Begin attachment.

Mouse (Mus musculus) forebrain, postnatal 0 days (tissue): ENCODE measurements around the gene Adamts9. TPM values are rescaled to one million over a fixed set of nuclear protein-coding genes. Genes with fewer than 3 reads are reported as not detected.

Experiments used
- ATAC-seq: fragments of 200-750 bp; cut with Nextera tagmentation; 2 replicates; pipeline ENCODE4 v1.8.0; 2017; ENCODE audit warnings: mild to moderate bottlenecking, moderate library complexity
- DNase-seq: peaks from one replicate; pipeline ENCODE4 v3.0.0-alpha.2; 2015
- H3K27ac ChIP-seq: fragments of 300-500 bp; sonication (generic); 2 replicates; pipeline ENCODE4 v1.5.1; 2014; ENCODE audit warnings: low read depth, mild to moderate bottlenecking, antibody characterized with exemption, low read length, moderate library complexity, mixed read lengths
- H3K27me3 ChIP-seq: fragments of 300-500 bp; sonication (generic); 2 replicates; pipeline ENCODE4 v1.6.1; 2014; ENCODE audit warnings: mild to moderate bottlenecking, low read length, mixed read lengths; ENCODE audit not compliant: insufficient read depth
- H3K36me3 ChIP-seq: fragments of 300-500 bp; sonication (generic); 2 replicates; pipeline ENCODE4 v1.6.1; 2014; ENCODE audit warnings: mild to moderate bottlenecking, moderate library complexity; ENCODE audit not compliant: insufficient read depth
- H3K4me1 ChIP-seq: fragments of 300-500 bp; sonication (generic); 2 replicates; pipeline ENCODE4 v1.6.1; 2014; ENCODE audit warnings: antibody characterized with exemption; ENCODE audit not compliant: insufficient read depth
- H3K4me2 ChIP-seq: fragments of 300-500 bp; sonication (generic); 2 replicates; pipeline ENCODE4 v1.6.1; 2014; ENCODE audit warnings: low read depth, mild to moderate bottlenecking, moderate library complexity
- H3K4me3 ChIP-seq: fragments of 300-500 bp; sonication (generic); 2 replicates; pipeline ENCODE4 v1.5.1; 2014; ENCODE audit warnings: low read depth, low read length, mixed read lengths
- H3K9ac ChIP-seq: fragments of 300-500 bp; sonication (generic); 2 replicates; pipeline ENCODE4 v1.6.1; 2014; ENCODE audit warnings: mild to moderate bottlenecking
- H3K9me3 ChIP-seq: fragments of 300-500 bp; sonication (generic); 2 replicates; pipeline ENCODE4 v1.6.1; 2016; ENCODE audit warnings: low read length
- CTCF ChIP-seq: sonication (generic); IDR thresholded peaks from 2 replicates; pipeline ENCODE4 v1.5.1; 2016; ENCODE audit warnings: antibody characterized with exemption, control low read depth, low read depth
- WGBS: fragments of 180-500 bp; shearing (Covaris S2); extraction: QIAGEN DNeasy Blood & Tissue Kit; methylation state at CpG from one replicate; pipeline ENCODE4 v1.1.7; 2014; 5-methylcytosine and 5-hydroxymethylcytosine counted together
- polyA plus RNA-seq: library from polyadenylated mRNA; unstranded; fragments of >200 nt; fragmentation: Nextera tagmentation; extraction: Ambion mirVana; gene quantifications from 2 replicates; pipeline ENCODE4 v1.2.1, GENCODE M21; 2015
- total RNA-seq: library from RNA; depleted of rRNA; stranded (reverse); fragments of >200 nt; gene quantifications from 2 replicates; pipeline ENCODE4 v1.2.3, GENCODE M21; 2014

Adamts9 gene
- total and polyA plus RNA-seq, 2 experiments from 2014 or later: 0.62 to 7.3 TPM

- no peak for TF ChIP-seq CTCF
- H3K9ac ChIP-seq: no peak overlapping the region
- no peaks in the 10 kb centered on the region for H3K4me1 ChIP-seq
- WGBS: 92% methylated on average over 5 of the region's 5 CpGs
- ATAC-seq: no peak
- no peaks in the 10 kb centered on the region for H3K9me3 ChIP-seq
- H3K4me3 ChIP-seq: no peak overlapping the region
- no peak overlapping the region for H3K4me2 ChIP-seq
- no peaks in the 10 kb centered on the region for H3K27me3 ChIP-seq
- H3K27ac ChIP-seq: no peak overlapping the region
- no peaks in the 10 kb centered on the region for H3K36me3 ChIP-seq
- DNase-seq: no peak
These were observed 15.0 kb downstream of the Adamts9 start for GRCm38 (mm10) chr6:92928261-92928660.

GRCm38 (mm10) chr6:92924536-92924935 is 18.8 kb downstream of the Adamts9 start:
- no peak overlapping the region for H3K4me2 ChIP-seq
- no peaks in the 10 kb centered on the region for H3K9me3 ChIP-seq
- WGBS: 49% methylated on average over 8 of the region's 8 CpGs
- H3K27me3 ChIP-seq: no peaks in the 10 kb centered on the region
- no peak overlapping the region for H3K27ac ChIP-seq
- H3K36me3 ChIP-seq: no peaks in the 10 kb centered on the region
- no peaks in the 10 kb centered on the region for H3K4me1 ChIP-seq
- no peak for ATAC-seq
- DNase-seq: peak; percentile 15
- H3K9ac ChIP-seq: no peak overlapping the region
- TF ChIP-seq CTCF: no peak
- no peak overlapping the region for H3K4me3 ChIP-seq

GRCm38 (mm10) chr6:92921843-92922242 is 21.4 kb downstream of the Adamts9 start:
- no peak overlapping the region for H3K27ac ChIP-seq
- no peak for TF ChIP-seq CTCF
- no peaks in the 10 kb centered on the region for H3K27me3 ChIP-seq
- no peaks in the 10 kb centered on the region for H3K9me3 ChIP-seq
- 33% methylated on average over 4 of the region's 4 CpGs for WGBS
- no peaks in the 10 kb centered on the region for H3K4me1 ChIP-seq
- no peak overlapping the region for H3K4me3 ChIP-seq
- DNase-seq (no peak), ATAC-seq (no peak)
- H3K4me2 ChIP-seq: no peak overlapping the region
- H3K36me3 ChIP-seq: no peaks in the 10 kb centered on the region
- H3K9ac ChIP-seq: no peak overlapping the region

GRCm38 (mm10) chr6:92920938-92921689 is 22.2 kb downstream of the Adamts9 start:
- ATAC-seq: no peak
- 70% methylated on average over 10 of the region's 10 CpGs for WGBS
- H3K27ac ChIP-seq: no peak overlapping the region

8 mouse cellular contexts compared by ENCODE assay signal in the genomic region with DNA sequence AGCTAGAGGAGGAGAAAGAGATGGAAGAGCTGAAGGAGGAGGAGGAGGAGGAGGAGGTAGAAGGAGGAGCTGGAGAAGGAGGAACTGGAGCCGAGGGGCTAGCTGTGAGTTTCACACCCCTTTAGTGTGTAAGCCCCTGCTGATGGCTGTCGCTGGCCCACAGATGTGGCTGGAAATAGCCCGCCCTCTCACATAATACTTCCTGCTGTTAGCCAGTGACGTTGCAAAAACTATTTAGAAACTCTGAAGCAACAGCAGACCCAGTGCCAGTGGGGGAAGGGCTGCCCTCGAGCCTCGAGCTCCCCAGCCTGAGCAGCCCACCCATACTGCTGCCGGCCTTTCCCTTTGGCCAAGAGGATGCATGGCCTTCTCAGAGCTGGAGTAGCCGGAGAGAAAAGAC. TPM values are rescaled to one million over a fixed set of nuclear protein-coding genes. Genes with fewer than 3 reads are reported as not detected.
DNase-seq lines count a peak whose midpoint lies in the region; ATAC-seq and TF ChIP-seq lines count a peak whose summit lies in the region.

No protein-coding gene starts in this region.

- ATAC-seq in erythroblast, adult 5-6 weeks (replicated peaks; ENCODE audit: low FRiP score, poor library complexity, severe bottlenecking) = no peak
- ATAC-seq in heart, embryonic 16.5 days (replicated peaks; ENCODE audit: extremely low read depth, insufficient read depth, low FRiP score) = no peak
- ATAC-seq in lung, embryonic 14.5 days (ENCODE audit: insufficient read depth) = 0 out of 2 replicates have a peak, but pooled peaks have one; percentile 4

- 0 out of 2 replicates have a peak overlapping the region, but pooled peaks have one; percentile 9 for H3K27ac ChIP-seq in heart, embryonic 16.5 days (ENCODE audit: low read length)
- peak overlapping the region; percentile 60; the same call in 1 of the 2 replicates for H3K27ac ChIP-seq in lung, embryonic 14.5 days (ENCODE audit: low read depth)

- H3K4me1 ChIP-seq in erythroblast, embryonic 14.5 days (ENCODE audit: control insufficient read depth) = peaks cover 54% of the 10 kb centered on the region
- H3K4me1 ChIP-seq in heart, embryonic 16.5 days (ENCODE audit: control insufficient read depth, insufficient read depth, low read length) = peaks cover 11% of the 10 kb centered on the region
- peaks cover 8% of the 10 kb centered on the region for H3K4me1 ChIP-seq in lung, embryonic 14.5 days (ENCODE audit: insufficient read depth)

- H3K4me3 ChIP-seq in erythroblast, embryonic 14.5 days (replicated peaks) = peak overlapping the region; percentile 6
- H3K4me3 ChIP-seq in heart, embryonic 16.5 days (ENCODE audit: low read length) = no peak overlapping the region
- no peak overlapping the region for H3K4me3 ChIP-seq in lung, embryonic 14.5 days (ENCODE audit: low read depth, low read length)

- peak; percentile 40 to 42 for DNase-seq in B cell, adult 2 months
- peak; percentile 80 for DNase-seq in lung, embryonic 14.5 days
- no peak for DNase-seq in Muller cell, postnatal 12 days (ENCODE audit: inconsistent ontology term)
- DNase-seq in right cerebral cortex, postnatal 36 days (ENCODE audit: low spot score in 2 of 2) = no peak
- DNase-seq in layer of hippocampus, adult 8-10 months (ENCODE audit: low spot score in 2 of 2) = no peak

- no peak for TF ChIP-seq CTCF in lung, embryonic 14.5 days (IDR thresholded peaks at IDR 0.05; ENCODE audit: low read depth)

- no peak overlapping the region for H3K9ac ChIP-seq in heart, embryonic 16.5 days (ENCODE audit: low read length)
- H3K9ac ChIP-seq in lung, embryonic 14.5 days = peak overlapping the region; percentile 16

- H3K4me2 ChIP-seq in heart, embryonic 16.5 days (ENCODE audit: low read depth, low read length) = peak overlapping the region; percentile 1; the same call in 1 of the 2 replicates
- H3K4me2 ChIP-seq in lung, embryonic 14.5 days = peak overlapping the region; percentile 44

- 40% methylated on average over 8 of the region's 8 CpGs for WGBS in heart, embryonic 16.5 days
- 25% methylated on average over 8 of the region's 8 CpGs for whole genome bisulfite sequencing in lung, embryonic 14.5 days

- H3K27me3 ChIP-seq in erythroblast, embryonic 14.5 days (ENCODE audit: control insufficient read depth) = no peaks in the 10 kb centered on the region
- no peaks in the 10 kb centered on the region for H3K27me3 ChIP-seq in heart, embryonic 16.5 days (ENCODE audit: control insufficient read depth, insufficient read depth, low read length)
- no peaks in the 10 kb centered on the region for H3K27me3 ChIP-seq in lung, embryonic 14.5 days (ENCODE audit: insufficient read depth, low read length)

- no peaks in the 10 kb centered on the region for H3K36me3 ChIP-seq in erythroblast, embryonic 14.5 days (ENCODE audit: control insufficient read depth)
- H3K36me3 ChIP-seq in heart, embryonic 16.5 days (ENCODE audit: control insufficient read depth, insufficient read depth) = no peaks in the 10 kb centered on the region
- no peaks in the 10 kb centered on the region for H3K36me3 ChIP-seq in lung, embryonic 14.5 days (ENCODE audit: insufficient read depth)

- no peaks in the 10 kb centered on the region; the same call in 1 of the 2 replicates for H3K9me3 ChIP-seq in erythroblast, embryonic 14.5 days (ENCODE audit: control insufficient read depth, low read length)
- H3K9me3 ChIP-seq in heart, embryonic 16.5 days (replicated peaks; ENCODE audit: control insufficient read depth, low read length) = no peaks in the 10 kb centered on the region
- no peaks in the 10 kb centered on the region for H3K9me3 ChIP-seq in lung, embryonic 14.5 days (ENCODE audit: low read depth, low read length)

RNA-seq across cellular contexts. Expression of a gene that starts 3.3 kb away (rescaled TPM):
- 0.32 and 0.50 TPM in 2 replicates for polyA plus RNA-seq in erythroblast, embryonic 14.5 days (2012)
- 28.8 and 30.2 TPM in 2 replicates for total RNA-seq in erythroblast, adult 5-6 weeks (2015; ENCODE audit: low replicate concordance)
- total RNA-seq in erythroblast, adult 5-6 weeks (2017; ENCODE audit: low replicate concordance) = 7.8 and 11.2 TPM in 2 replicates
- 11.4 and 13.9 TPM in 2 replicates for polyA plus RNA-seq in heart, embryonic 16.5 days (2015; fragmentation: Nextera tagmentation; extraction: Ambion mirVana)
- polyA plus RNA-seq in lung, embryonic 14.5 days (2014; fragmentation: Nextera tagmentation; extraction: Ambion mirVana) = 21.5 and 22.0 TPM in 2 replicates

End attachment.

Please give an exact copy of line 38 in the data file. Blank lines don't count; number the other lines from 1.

- H3K36me3 ChIP-seq: no peaks in the 10 kb centered on the region